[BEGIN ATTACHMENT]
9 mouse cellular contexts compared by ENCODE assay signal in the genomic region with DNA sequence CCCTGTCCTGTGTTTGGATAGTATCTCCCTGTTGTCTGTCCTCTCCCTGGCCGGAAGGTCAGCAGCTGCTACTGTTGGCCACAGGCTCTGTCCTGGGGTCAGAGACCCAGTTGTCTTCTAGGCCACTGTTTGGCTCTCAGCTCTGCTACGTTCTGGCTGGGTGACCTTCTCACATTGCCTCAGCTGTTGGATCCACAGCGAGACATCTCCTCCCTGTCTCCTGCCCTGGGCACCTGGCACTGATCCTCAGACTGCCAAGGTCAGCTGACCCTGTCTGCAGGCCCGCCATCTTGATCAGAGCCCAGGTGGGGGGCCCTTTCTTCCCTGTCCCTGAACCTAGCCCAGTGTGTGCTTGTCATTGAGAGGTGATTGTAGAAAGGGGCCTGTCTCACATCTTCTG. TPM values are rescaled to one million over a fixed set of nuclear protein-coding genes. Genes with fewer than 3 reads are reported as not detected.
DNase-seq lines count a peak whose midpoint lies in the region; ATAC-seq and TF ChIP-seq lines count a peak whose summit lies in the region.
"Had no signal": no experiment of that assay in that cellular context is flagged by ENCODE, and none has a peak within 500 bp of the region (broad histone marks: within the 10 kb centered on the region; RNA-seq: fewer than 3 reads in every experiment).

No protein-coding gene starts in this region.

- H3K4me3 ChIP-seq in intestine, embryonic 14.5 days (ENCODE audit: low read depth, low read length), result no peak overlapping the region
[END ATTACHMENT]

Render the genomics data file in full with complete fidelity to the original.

9 mouse cellular contexts compared by ENCODE assay signal in the genomic region with DNA sequence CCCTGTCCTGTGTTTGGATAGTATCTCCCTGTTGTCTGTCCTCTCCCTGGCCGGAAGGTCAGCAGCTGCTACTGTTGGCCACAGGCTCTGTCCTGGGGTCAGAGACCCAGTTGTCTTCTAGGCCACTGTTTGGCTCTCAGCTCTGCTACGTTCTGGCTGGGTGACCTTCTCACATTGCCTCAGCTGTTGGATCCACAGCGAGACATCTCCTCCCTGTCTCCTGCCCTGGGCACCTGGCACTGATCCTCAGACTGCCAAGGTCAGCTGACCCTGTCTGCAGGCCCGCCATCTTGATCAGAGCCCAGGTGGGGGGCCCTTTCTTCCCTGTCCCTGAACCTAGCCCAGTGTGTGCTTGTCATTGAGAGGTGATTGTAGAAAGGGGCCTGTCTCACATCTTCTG. TPM values are rescaled to one million over a fixed set of nuclear protein-coding genes. Genes with fewer than 3 reads are reported as not detected.
DNase-seq lines count a peak whose midpoint lies in the region; ATAC-seq and TF ChIP-seq lines count a peak whose summit lies in the region.
"Had no signal": no experiment of that assay in that cellular context is flagged by ENCODE, and none has a peak within 500 bp of the region (broad histone marks: within the 10 kb centered on the region; RNA-seq: fewer than 3 reads in every experiment).

No protein-coding gene starts in this region.

- H3K4me3 ChIP-seq in intestine, embryonic 14.5 days (ENCODE audit: low read depth, low read length), result no peak overlapping the region